Road rage is a common phenomenon that many drivers experience on the roads. It is an aggressive and violent behavior that occurs when drivers become frustrated by the actions of other drivers. Why do people have road rage, and what can be done to prevent it?
One of the main reasons for road rage is stress. Many drivers have a lot of stress in their lives and tend to take out their frustrations on the road. Driving can be a particularly stressful experience, with traffic congestion, long commutes, and delays. When someone is already stressed, minor irritations can quickly escalate into road rage, leading to confrontations and dangerous driving behavior.
Another reason for road rage is a sense of entitlement. Some drivers believe that they have the right to drive as they please, without regard for the safety of others on the road. They may tailgate, cut off other drivers, or engage in other aggressive behaviors that can be dangerous and provoke a response from other drivers.
Impatience is also a common cause of road rage. Many people are in a hurry and feel that other drivers are in their way. This impatience can lead to reckless driving behavior and aggressive actions towards other drivers, including honking, yelling, and obscene gestures.
Finally, some drivers may have underlying psychological issues that can contribute to road rage. In some cases, these issues may be related to anger management problems, personality disorders, or other mental health conditions.
It is essential to identify the underlying causes of road rage and take steps to prevent it from occurring. For example, drivers can practice stress-reducing techniques, such as deep breathing or meditation, before getting behind the wheel. They can also practice patience and empathy towards other drivers and remember that everyone on the road is trying to get from point A to B safely.
In conclusion, road rage is a serious problem that can lead to dangerous driving behavior and serious accidents. By understanding the causes of road rage and taking steps to prevent it, drivers can help make the roads safer for everyone. So, next time you are behind the wheel, take a deep breath and remember to drive safely and considerately.
It’s estimated that 80 percent of drivers get road rage. Couple that with the fact that we spend 300 hours driving each year and it’s no surprise this no-man’s-land of brake tapping, blinker-avoiding, and cut-offs has created a lump of stress in our everyday lives.
To better understand how to deal with road rage and overcome the frustrations of driving, we asked Dr. Robert Nemerovski, a psychologist and leading authority on anger and road rage to share some tips.
What Is Road Rage?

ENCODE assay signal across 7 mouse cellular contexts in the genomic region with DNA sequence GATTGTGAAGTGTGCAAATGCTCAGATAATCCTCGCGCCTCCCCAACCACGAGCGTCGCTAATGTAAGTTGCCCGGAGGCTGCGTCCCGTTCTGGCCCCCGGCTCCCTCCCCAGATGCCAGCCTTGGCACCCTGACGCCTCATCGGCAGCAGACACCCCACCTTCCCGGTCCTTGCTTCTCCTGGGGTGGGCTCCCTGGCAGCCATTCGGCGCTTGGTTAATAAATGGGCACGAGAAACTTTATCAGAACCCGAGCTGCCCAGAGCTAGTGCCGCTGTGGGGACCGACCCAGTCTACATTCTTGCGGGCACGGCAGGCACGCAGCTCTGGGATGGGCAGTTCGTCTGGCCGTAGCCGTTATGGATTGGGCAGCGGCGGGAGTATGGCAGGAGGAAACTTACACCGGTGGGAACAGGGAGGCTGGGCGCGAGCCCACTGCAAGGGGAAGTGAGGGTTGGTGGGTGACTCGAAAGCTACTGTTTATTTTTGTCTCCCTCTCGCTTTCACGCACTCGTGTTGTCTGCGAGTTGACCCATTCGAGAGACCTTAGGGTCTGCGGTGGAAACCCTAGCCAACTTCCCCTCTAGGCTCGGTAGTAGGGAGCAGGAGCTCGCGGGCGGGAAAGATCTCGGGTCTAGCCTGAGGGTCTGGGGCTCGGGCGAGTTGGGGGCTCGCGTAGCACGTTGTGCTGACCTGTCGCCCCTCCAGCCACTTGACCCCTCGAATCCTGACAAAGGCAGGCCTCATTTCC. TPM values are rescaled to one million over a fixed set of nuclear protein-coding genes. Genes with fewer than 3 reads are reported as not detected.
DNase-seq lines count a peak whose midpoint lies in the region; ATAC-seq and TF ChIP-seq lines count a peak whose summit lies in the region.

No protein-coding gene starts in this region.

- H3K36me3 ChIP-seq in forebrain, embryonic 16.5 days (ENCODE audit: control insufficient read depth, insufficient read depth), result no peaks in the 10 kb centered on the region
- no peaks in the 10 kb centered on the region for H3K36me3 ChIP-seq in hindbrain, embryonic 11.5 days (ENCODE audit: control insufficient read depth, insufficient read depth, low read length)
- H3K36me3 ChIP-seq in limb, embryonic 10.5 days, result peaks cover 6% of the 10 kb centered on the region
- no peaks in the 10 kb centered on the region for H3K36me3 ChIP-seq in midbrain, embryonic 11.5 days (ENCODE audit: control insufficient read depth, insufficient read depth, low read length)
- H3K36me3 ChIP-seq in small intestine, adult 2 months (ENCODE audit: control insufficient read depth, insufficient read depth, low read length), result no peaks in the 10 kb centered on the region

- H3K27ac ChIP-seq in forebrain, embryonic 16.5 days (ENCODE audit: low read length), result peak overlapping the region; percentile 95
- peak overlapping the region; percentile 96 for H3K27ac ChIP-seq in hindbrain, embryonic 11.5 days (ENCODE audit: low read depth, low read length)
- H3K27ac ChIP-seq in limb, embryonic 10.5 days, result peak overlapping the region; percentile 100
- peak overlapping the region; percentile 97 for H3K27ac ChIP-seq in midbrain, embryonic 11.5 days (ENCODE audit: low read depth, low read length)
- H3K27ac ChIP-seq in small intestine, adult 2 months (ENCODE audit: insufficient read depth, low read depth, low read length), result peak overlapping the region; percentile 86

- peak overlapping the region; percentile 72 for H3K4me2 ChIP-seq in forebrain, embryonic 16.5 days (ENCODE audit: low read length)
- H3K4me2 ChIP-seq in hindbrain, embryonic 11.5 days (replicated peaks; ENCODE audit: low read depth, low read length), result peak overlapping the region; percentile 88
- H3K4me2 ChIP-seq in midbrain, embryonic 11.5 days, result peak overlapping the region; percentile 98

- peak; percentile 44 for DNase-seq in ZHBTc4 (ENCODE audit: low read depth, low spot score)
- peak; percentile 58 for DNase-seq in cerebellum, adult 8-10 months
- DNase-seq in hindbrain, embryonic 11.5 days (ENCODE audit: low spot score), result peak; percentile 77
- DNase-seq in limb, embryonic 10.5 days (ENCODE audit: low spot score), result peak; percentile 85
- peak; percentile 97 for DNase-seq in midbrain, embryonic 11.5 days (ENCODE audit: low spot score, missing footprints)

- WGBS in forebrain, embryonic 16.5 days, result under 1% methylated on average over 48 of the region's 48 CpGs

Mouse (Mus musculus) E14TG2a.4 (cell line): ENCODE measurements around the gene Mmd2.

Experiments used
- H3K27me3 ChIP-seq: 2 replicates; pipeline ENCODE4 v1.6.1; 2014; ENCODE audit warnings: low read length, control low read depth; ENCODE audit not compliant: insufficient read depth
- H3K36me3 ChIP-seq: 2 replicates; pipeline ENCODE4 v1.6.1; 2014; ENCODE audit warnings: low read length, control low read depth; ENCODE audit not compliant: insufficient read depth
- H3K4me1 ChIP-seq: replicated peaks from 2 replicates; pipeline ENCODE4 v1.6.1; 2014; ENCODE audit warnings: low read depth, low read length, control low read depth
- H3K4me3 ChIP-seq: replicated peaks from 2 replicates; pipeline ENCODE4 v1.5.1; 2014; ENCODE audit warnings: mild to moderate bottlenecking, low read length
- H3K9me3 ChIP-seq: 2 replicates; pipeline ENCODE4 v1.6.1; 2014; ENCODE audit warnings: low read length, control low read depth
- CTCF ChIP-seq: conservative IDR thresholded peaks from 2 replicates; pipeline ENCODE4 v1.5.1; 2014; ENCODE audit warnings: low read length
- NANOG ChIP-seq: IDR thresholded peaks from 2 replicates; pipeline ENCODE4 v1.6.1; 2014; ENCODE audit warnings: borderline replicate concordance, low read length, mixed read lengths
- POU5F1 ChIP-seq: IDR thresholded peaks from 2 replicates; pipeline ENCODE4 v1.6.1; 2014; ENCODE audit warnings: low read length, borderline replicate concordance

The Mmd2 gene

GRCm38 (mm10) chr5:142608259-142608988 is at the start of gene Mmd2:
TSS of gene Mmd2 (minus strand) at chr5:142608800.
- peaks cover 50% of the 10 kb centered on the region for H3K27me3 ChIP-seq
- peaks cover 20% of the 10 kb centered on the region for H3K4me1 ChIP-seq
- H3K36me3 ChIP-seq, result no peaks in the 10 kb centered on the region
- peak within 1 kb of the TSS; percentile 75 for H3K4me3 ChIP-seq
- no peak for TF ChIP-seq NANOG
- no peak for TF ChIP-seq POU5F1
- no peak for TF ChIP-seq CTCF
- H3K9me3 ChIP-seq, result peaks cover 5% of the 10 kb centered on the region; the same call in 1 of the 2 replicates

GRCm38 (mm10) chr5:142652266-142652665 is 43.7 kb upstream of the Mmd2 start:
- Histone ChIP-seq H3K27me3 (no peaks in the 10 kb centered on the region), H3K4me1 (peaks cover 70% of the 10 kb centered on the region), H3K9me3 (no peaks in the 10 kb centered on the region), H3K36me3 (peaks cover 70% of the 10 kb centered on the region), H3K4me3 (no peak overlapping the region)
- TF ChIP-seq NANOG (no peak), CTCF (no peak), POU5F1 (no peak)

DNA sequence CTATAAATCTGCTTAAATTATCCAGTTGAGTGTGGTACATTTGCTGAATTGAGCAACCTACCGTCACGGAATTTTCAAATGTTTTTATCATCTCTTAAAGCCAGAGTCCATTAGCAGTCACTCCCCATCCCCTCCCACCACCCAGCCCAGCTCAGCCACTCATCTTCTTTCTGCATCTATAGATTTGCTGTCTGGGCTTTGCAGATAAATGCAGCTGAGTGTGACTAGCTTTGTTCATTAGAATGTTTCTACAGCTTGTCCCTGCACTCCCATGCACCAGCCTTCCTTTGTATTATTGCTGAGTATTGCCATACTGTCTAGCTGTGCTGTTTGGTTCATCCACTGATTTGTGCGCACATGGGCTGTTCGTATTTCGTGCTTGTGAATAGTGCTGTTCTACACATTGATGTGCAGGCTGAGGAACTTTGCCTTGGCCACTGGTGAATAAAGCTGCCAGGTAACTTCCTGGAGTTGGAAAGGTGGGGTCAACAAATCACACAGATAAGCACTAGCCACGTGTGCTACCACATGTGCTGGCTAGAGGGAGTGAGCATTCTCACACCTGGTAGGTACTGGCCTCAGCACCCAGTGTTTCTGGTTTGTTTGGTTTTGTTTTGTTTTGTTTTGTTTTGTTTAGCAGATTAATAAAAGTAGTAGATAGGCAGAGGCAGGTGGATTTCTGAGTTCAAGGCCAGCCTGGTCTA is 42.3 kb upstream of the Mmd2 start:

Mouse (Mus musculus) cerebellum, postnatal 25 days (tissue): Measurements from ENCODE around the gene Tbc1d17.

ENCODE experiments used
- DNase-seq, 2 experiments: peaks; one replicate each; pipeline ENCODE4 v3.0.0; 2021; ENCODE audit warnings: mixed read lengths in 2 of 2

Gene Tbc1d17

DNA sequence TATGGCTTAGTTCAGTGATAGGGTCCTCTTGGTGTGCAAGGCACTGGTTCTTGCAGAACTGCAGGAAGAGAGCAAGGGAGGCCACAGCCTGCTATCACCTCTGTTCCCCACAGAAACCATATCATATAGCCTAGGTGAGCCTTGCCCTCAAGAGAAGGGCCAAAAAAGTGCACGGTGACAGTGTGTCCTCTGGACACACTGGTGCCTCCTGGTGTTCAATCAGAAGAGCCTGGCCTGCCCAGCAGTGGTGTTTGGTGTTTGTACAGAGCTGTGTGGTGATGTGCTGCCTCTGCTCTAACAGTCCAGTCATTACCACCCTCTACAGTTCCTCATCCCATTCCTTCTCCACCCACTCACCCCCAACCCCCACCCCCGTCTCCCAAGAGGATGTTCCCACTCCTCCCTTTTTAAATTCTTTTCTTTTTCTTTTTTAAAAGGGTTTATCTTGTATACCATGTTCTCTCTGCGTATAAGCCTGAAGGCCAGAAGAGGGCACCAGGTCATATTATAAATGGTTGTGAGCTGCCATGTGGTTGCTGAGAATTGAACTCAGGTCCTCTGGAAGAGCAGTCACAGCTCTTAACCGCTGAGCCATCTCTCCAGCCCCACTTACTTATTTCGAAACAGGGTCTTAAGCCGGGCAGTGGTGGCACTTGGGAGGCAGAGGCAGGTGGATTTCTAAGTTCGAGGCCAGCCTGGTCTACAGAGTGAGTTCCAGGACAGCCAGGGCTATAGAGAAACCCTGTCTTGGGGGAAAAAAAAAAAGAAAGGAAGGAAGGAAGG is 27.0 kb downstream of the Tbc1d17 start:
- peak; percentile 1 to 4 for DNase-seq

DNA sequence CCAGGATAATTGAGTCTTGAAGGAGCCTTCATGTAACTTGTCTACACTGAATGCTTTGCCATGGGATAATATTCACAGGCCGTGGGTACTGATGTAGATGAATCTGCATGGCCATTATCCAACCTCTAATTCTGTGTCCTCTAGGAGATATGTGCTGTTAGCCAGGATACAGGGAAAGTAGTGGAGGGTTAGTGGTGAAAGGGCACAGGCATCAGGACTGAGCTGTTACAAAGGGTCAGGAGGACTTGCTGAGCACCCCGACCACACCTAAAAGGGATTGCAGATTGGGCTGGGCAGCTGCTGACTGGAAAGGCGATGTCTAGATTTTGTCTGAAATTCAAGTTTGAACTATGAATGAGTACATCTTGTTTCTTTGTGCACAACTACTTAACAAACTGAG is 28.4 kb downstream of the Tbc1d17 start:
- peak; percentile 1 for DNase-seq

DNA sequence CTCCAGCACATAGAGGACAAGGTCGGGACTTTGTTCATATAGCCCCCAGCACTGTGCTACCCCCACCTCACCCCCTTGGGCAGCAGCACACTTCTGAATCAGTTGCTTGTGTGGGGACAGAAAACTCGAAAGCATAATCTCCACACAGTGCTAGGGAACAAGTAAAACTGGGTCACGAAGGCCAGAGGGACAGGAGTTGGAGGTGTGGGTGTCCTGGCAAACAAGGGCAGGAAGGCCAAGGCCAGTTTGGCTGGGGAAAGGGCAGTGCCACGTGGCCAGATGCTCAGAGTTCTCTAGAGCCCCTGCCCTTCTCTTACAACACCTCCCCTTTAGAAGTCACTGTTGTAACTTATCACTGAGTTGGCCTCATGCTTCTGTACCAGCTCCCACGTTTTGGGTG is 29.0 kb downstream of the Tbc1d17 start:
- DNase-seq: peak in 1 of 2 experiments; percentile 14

Road rage is an escalation between two or more drivers. Nemerovski says drivers enter a dysfunctional communication without any means to talk about it, so they act out their frustrations with moving vehicles. The escalation occurs because we are primed to be on the lookout for bad drivers. In essence, we’re looking for people to be mad at, or someone to delay or offend us.
We’re All ‘Bad’ Drivers
“Remember, we’re all in it together,” Nemerovski says.
According to Nemerovski, our perception of what road rage looks like has been largely shaped by the media to encompass bat-wielding hillbillies and trigger-happy macho men. Obviously, that isn’t us, right? To a lesser extreme, we still look at road rage expressions like tailgating, flashing lights, flipping off, shouting obscenities, or brake-tapping as an exchange between a perpetrator and victim. When we experience these, we become the victim.
The truth is, we all contribute to each others’ experience on the road. In Nemerovsk’s doctoral research, he asked subjects to identify the signs or behaviors of road rage and then say which they had done. “It was mind-blowing because the subjects always felt they were right, law-abiding, good drivers, but admitted to doing these things,” he tells The Manual.
All it takes is one person to cut in traffic and we feel they are the perpetrator and we are the victim. That makes us angry. “People drive around with a lot of anger. The media has drawn a line between normal driving anger vs road ragers, but the reality is that everyone’s annoyance, frustration, and anger impacts other drivers,” says Nemerovski.
How to Deal with Road Rage
Set the Mood
Be mindful of the emotions you’re bringing into your car. Tough day at work? Fight with your S.O? Too much whiskey the night before? You are responsible for setting the mood in your car so that you can participate on the road with the least frustration. Save your ’80s death metal for the gym. Play music that puts you in a good headspace, try a quick meditation, set the temperature, take a drink of water, then hit the pedal to the metal.
Stop Making Personality Assessments
You’re driving and someone on the road does something wrong. Notice if your mind goes directly to analyzing their personality or jumping to conclusions about where they live, their job, or political affiliation. “It’s a phenomenon called dehumanization,” Nemerovski says. “You can allow yourself to be more aggressive toward someone when seeing them less as a human.” (Ever heard of the Stanford prison experiment?)
You actually know nothing about that person and have no right to feel superior or to act in a dangerous way that values their life and welfare as less than your own. If someone cuts you off, tap into your humor reserve and think, “They’re probably late to class or about to pee their pants.” We’ve all been there.
Experiment With Kindness
Purposefully allow others to merge and pass. Yeah, be intentionally nice. It could cause a chain reaction of kindness that circles back to you when you need it most, or at the very least you’ll see how easy it is and that being nice doesn’t delay your trip too much.
Take the High Road
Change lanes, let the pedal-pusher pass, and forfeit the juvenile battle of acting out on the road. If you’re measuring your worth as a man by beating a grandma to the next red light, you might want to consider talking with an expert like Nemerovski. There’s no shame in wanting to understand your anger.